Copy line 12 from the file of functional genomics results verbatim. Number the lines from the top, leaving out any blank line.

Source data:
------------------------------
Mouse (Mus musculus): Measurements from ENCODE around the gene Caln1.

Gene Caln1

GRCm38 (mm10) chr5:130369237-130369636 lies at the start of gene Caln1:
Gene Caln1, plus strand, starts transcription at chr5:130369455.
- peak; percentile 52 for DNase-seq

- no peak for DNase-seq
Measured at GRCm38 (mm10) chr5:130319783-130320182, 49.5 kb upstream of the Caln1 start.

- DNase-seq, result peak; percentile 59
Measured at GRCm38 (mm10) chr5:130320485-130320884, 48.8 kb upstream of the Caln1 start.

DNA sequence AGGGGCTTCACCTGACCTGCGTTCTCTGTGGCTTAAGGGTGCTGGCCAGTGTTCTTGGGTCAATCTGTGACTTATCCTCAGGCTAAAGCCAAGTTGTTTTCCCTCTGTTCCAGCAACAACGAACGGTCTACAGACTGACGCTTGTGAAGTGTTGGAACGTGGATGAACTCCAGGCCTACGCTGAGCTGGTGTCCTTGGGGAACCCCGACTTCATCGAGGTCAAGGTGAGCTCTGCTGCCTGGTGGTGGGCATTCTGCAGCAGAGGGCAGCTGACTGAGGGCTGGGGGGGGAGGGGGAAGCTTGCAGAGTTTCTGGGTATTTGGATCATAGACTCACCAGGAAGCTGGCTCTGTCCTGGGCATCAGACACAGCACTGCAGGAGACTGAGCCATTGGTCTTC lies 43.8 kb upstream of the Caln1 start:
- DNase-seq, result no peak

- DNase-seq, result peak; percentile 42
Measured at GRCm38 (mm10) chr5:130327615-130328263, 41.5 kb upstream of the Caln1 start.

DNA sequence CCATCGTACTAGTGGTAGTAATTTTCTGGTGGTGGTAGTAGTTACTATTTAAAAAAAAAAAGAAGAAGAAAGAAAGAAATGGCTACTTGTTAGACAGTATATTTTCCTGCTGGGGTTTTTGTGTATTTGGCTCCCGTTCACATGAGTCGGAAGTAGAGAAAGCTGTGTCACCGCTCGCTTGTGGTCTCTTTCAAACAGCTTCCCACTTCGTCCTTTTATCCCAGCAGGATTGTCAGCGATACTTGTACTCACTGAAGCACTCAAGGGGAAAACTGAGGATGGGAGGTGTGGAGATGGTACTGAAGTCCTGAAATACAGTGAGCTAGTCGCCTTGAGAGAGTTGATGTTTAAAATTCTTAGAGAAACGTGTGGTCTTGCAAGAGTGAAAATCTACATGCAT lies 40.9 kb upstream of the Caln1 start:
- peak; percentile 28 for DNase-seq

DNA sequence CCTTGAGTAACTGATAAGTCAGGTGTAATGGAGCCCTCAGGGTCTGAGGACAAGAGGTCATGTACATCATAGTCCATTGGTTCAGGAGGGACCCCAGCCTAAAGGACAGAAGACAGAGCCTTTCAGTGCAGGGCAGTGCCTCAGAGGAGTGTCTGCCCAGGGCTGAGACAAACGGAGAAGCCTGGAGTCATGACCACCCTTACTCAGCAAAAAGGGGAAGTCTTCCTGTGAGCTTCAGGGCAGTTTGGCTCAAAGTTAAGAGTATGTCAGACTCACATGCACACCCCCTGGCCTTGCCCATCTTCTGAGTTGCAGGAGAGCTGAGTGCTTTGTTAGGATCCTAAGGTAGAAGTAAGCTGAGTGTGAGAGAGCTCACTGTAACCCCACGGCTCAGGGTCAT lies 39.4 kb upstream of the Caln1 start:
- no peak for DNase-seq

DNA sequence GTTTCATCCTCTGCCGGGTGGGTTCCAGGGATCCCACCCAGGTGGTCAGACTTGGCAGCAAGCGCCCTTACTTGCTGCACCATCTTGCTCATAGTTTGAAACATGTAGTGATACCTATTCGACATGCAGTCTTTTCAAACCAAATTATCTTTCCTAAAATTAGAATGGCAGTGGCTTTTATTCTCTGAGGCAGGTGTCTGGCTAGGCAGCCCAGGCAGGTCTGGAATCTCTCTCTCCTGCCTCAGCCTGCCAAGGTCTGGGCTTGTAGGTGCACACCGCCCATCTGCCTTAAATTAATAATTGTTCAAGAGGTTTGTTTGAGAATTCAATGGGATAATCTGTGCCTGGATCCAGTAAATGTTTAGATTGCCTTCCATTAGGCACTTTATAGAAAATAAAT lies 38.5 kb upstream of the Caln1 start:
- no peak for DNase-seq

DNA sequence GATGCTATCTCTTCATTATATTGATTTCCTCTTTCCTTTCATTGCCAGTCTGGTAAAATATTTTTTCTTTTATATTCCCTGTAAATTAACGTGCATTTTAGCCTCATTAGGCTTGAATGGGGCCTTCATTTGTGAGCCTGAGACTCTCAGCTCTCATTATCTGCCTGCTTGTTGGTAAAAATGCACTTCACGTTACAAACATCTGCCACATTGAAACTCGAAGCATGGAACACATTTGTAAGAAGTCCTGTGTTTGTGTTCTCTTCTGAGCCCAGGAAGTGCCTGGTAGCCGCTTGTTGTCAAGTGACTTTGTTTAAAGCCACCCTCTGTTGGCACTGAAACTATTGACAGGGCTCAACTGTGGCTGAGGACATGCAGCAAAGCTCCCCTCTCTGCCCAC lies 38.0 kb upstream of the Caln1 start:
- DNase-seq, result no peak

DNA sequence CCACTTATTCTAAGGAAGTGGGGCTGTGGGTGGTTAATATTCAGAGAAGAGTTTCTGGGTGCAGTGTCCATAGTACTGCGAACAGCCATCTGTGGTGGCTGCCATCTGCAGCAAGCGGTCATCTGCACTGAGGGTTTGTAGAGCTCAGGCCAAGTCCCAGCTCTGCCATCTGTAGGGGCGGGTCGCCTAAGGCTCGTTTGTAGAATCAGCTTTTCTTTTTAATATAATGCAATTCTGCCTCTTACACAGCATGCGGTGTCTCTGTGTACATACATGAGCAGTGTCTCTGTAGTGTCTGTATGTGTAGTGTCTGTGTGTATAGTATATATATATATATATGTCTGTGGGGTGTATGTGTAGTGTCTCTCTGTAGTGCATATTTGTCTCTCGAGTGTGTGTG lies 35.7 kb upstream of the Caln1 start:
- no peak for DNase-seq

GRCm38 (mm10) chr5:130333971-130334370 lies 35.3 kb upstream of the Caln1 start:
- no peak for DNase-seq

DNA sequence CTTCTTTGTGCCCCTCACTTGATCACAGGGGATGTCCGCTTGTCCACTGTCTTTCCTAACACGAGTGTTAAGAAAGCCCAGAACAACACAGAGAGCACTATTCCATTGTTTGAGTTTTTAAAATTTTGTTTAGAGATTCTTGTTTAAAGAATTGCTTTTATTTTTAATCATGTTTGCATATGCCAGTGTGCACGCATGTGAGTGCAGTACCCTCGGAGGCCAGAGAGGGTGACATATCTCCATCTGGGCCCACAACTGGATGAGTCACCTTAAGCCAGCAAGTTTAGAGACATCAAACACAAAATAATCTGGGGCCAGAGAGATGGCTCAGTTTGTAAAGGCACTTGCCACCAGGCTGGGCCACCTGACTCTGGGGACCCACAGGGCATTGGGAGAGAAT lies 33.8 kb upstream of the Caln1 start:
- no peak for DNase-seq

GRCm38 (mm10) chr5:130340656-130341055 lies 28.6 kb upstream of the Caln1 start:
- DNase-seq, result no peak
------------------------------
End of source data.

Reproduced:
- DNase-seq, result peak; percentile 42